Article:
- Share this article on Facebook
- Share this article on Twitter
- Share this article on Email
- Show additional share options
- Share this article on Print
- Share this article on Comment
- Share this article on Whatsapp
- Share this article on Linkedin
- Share this article on Reddit
- Share this article on Pinit
- Share this article on Tumblr
For director Dean Devlin, Bad Samaritan was a chance to do things his way — and that included casting a leading man he’d wanted to work with a long time.
Bad Samaritan stars David Tennant in the brutal role of Cale Erendreich, a wealthy man who hides terrible secrets. His evil deeds come to light when a small-time thief named Sean Falco (Robert Sheehan) breaks into Cale’s home and discovers a young woman has been imprisoned there. Sean must decide if he’s going to stand up for what’s right or run away and hide.
Devlin had previously pitched Tennant for roles, but studios had shut him down, not thinking the actor was a big enough name.
“Both times I was at the studios recently, I brought his name up and they just didn’t think of him as a star. Yet when I was shooting this movie, we had 30, 40 people hanging around set every single day trying to get a glimpse of him walking to set,” says Devlin of filming in Portland with the actor, who has built a fan base thanks to work on Doctor Who, Broadchurch and Jessica Jones. “I felt like studios are really out of touch with how much people love this actor.”
Devlin is known as the producer of movies like Stargate and Independence Day, two ‘90s films that helped reshape blockbusters for that era. He also directed last year’s Geostorm, the Warner Bros. sci-fi action film that was plagued by delays and stalled at the box office. With Bad Samaritan, which Devlin produced through his Electric Entertainment, he was able to retain control of the project in a way that would not be possible working at a studio.
“I’ve come to a point in my life where I realize my personality type is much better working outside of the system than within the system,” says Devlin, who adds, “I didn’t want to get in an argument over who I wanted to cast. I didn’t want to get into an argument over what crew I was going to use. I just wanted to make the best film I thought I could make.”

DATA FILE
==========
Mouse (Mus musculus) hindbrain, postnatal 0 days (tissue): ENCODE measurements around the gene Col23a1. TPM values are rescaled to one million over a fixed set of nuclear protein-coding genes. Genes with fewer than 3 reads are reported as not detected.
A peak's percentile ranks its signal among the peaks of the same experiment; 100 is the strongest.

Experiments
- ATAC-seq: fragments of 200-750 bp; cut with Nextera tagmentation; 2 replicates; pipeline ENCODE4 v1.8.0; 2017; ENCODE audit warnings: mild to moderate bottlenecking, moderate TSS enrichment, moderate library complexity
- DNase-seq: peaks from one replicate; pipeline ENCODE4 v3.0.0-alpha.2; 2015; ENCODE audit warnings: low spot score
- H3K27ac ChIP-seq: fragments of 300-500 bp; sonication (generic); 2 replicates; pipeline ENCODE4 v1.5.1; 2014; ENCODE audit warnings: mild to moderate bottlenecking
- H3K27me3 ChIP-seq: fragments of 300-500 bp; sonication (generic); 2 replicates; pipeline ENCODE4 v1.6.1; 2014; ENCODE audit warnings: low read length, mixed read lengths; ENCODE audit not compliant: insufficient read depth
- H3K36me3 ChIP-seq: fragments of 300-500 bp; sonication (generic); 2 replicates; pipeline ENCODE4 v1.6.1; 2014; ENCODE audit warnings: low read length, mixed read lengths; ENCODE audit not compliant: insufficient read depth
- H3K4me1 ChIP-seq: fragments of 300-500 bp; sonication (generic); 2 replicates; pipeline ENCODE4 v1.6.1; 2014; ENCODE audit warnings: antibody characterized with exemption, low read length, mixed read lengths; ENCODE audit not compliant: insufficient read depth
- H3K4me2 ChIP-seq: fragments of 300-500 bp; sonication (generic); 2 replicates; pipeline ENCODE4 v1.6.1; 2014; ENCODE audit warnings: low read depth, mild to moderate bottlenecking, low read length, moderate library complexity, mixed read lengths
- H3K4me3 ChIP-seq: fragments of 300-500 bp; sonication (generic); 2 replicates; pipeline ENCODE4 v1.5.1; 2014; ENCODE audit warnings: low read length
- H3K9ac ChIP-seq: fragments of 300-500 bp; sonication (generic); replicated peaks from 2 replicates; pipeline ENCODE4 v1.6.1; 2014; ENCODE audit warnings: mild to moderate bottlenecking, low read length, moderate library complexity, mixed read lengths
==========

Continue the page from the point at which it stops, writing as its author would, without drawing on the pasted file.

With Stargate and Independence Day, Devlin and director Roland Emmerich created big movies out of original ideas — something that is a hard sell these days in a Hollywood obsessed with reboots and franchises. (The pair did take a stab at preexisting property, too, with 1998’s Godzilla.) Devlin notes that while he’s a fan of films put out by places such as Marvel Studios, he’s also concerned about studios not giving original ideas a chance.
“When those films are done well, they are great and I’m one of the first people to stand in line to see them,” says Devlin of blockbusters based on preexisting properties. “But I think there is a devastating effect on the industry as a whole — and we’re seeing this in the declining ticket sales — in that if everything is based on something you’ve seen before, at some point, it’s a little bit like kissing your sister.
He recalls having an argument several years ago with a studio head on the subject.
“I said, ‘Under this new mandate, you’re not going to make E.T. or Close Encounters or Star Wars or Raiders of the Lost Ark, because they weren’t based on something else…as a matter of fact, you wouldn’t make Independence Day today,'” says Devlin. “That studio head said to me, ‘You’re right. I wouldn’t make Independence Day today unless you called it War of the Worlds.’ I think that’s a tragedy.”
Back when Devlin and Emmerich were making Independence Day, they negotiated a deal that gave them control over the marketing of the film. The marketing blitz included a now-classic Super Bowl ad showing the White House blowing up, an image that Devlin says worried 20th Century Fox’s marketing team.
“They said, ‘You know we can’t actually blow up the White House in an ad.’ And we said, ‘What are you talking about?’ and they said, ‘Well, what’s happened with terrorism around the world it could be seen as incredibly insensitive,'” says Devlin. “And I said, ‘Guys, we’re not talking about terrorists. We’re talking about space aliens. Are we really worried space aliens are going to show up and blow up a building?'”
With Bad Samaritan, Devlin worked on a smaller scale than Independence Day, but Sheehan’s character Sean fits into his mold of the flawed protagonist the filmmaker likes (see: Kurt Russell’s Stargate hero Jack O’Neil or Jeff Goldblum’s Independence Day character David Levinson). Sheehan, whom Devlin first became aware of thanks to the British superhero TV series Misfits, gives a performance that requires him to go to some dark, and even embarrassing, places.
“There’s a lot of actors I’ve worked with, whose ego would not allow them to be that humiliated. To be that frightened,” says Devlin. “I think it was Robert’s willingness to go to such a shameful level of cowardice, that makes us root for this morally flawed character. Because we see him in this incredibly human moment, and we see his regret. And I think that’s what is the engine of the film.”
Devlin says he never intended to do more with the characters created by screenwriter Brandon Boyce than this one film, but he now sees the potential for a sequel.
“If the movie is at all successful, I would certainly love to attempt to do more with these characters,” Devlin says.
Bad Samaritan is in theaters now.